A Theatre Buff Reviews: Saint Joan

Sara Topham-photo by Travis Magee

Sara Topham – Photo by Travis Magee

Four hundred and eighty-eight years and two weeks after she was burned at the stake in Rouen, Joan of Arc was canonized by the Catholic Church. It’s a remarkable distance of time for healing of wounds and righting of wrongs. Equally remarkable to me as a writer, is that in 1923, or three years after her canonization, Bernard Shaw had successfully mounted his play, Saint Joan, in New York. It’s Shaw’s keen observation of political and social tempests, along with his formidable productivity that have made me an admirer. Imagine what his output might have been had he had a word processor and Google!

Tim Carroll’s production of Saint Joan at The Shaw Festival is accomplished. The action takes place on a raked pentagonal stage. It’s a stark set augmented by the introduction of translucent and illuminated cubes and rectangular columns which hide/reveal actors. The performers, with the exception of the clergy are in modern dress. I state these features at the outset because the effect of the staging, lighting, and costumes is critical. It focuses the audience on the dialogue, the subtleties of gestures, and the meaning of words. The performances are compelling. There’s Joan’s (Sara Topham) radiant hope, the Dauphin’s (Wade Bogert-O’Brien) ineptitude and self-absorption, the Earl of Warwick’s (Tom McCamus) pragmatism, and The Inquisitor’s (Jim Mezon) conflict. These actors are supported by a fine cast.

Saint Joan is not an easy play. The dialogue is complex; the political and theological arguments twist and turn. Historians and theatre aficionados will value it and perhaps love it. (I’m in the latter category.) First time theatre goers, however, might want to begin with a more light-hearted play—perhaps a musical. My husband, an engineer, appreciated this production of Saint Joan, although he commented that he would not have enjoyed it forty years ago. (Thirty plays a year for the past several years has made him an astute observer.)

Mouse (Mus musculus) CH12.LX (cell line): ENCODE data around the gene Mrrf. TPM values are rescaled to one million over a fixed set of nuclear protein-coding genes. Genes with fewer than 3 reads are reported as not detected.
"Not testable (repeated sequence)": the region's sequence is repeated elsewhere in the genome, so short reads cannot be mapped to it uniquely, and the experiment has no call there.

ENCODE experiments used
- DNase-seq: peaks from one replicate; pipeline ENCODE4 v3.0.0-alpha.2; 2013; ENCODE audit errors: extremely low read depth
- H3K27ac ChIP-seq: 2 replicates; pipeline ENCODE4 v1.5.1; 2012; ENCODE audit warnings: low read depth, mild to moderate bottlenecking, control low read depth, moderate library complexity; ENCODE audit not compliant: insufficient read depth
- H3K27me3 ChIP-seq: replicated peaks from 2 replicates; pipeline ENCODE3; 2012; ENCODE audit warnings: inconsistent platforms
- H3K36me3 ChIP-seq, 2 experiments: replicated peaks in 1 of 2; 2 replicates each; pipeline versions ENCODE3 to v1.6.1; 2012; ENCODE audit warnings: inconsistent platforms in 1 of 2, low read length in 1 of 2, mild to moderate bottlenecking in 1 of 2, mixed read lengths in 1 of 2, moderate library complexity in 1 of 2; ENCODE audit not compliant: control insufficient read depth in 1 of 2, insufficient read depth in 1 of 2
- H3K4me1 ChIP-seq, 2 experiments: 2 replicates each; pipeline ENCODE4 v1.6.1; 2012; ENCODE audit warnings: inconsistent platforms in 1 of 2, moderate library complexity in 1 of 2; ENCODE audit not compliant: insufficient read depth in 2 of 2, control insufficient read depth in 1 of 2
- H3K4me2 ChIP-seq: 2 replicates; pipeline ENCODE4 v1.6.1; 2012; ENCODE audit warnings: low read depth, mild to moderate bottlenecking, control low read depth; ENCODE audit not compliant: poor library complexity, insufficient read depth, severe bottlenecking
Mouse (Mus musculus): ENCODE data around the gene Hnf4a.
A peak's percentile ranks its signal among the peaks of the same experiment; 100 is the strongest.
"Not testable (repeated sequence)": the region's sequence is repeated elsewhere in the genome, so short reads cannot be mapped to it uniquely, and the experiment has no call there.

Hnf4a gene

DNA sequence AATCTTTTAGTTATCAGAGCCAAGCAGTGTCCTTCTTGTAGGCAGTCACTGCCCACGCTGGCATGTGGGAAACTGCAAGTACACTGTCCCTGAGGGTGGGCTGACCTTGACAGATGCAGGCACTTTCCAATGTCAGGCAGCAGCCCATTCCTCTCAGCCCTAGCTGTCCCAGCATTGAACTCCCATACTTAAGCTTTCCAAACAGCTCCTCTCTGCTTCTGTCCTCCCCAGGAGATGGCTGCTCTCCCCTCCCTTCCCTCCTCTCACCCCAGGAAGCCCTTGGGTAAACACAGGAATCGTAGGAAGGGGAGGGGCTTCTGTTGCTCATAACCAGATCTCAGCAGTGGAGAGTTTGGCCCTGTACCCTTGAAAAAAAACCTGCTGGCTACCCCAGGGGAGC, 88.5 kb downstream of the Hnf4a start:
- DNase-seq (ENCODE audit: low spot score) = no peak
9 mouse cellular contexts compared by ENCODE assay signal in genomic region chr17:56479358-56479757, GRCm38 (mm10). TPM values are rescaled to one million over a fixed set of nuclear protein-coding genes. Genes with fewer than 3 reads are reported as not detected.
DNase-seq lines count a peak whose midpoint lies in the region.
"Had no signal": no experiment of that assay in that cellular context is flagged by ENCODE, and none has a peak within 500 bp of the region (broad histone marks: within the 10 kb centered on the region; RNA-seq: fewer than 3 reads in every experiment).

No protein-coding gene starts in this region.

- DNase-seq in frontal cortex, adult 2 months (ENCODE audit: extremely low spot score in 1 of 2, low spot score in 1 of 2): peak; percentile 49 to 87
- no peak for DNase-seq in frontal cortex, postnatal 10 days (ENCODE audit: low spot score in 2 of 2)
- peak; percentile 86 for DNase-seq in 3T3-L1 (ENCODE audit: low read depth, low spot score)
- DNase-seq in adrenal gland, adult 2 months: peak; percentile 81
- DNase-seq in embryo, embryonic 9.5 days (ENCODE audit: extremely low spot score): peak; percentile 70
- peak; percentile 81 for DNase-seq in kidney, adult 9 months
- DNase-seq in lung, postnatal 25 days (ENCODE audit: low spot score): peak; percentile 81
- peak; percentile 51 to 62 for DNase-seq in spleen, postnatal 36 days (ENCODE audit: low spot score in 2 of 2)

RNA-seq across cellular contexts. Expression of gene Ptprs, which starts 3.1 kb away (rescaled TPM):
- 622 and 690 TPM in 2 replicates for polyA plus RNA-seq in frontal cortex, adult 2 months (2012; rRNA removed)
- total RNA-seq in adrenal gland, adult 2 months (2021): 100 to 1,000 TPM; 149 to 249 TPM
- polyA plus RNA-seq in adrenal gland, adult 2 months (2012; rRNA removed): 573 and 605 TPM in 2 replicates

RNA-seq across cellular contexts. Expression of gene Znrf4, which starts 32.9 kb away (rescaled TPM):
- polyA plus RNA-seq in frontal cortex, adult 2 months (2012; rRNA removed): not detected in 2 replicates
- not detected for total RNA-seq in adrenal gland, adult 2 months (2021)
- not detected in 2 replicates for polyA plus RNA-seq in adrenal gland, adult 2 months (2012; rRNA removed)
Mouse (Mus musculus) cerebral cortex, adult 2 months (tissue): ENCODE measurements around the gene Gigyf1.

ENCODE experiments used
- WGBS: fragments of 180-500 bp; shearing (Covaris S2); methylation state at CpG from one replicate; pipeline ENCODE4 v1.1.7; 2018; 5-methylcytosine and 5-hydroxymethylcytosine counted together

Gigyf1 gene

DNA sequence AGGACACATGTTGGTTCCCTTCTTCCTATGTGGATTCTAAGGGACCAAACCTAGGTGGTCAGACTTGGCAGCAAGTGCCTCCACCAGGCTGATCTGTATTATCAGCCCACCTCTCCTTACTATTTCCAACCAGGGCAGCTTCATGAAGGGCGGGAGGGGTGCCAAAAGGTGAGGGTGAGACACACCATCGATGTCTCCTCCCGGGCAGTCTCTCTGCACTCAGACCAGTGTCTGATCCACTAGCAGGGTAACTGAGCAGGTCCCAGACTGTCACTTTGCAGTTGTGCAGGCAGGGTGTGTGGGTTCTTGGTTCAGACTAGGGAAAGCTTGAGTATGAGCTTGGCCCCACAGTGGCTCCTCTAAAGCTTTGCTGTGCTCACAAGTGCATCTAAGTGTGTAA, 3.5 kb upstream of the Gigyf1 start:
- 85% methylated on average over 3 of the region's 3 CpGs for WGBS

This production has me anticipating Tim Carroll’s work during his tenure as Artistic Director at the Shaw Festival.

Saint Joan is at The Shaw’s Festival Theatre until October 15, 2017.

Bonnie Lendrum is the author of Autumn’s Grace, the story of how one family manages the experience of palliative care with hope and humor despite sibling conflicts, generational pulls and career demands. Autumn’s Grace is a powerful commentary on the need for well-organized and well-funded palliative care in private homes and in residential hospices. It’s a gift to people who would like to be prepared as they help fulfill the final wishes of a family member or friend. 

A Theatre Buff Reviews: Androcles And The Lion

Cast of Androcles and The Lion - Photo by David Cooper

Cast of Androcles And The Lion – Photo by David Cooper

The Shaw Festival’s  Androcles And The Lion is a delightful production. It’s fun, interactive, and can leave one with the impression that it’s improvisational at points. However, the impression of improv theatre is just that; these actors know their material to its core.

The premise of the play is taken from a classical folktale whereby a runaway Roman slave, Androcles, relieves a wounded lion of the thorn in his paw and then benefits from the lion’s hunting prowess. Throw in George Bernard Shaw’s variations to the story to advance his views on religion, politics and vivisection, and the play becomes a comedy.  Androcles (Patrick Galligan) is a Christian and a vegetarian; the Christians being rounded up for death in the Colosseum are happy people who routinely break into song; the Roman centurion (Shawn Wright) is a buffoon; the Captain of the Roman Guard (Kyle Blair) has fallen in love with Lavinia (Julia Course), a beautiful and devout Christian; and Ferrovius (Jeff Irving) a muscled young Christian fighter struggles to reconcile his violent tendencies with his  faith.

The play becomes interactive when members of the audience change the momentum of the story by tossing coloured balls onto the set, and change the direction of the action by re-designing the set. I saw a preview; it was superb. It’s one more example of the energy at Shaw this year under the directorship of Tim Carroll.

Androcles And The Lion is playing at the Court House Theatre until October 7, 2017.

Bonnie Lendrum is the author of Autumn’s Grace, the story of how one family manages the experience of palliative care with hope and humor despite sibling conflicts, generational pulls and career demands. Autumn’s Grace is a powerful commentary on the need for well-organized and well-funded palliative care in private homes and in residential hospices. It’s a gift to people who would like to be prepared as they help fulfill the final wishes of a family member or friend.